The publication of these works, and more fundamentally the cultural shift in Hollywood to domination by a bien peasant Left that started around 1960 and accelerated in the 1970s, has led to the lionization of the Unfriendly Ten as American rebels and martyred non-conformists.
Meanwhile, the anger within the current filmmaking elite at those who originally named names in the 1940s and 1950s has been unremitting. A now unalterable view of what occurred is held by people who have little knowledge of what it actually meant in the 1940s to be a Communist; that is, a Stalinist. Two examples demonstrate the current political situation.
Long read---rest at link.
read later bump
Grandpa Walton was among those blacklisted in Hollywood. He a member of the Communist Party.
Fits neatly into my long-held theory that Follywood detested the HUAC not for outing Communists (the Hollywarped crowd were proud of their beliefs) but b/c the HUAC placed their outrageous behavior under the spotlight and exposed these self-centered, egotistical types to be hateful, petty little red-stained rodents.
True, and the thrust of his anti-communist investigation was the State Department and Department of Defense, which just happened to have been infiltrated by numerous communist activists and sympathizers. It's interesting to note that the left bashes those who have been the most successful in their anti-left campaigns, such as McCarthy, Reagan, Coulter, etc.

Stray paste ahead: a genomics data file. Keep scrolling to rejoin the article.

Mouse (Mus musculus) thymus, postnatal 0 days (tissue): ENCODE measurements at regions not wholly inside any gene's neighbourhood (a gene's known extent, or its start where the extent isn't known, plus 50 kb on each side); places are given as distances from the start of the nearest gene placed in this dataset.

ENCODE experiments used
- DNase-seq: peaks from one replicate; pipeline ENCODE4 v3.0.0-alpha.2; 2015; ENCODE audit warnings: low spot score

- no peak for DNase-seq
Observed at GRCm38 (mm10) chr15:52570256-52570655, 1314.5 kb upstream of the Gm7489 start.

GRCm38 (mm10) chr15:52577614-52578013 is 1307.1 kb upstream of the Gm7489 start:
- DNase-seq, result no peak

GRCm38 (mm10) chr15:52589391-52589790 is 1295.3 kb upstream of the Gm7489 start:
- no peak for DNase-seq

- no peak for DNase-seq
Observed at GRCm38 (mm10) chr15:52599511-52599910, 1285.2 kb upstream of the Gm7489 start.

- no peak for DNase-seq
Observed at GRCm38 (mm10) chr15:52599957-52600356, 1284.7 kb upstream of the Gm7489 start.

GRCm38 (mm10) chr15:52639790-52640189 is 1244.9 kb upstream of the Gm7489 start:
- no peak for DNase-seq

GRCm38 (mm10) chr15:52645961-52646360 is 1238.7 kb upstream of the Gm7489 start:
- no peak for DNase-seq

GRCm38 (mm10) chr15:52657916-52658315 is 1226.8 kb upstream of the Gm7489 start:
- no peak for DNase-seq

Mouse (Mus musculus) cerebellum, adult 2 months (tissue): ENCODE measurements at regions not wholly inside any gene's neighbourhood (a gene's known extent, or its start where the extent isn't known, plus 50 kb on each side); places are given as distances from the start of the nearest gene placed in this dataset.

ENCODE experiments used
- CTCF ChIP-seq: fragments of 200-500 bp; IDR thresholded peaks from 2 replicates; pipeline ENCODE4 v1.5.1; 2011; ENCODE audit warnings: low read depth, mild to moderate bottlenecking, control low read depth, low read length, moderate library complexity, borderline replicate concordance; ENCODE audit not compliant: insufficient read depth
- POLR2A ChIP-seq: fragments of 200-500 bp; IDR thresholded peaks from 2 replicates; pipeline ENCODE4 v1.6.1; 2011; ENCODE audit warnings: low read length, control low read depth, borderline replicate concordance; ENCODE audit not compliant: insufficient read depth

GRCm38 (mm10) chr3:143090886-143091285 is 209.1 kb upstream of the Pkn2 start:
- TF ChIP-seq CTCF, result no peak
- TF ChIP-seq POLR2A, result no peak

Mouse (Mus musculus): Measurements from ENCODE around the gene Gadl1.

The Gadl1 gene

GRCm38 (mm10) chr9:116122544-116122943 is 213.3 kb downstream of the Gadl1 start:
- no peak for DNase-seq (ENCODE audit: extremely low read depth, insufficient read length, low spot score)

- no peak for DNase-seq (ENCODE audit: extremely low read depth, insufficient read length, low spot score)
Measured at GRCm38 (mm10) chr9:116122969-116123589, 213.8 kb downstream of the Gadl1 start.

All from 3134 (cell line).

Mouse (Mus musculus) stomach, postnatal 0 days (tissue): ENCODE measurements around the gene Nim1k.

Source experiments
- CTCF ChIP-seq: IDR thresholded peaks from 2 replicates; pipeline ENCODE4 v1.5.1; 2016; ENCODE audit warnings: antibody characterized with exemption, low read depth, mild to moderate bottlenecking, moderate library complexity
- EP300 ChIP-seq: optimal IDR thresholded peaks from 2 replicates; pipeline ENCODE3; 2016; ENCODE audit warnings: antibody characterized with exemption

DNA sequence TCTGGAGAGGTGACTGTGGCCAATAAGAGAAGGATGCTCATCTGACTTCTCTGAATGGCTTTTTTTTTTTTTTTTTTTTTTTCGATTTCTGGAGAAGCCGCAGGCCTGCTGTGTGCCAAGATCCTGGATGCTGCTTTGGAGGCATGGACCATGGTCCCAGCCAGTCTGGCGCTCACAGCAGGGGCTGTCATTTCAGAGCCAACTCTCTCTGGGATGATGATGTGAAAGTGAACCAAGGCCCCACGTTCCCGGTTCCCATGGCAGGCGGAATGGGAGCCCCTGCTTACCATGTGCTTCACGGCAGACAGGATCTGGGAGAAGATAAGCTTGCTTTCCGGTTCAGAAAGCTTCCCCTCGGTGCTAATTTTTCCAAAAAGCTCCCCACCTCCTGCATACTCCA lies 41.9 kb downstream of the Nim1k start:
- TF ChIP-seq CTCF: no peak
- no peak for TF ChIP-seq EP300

I was floored when I learned that Grandpa Walton was a gay commie.
Being a dem/lib/socialist these days is a badge of honor in Hollywierd, especially when you have willing accomplices in Washington.
Of the 10 listed as the Hollywood 10, is there any freeper commenting on this thread who can point to a crime than any one of them committed?
I await the flames that surely cometh.
Read "Reagan's War"- it begins when RWR was president of SAG.
Great read.....as are many of the books written about the HUAC.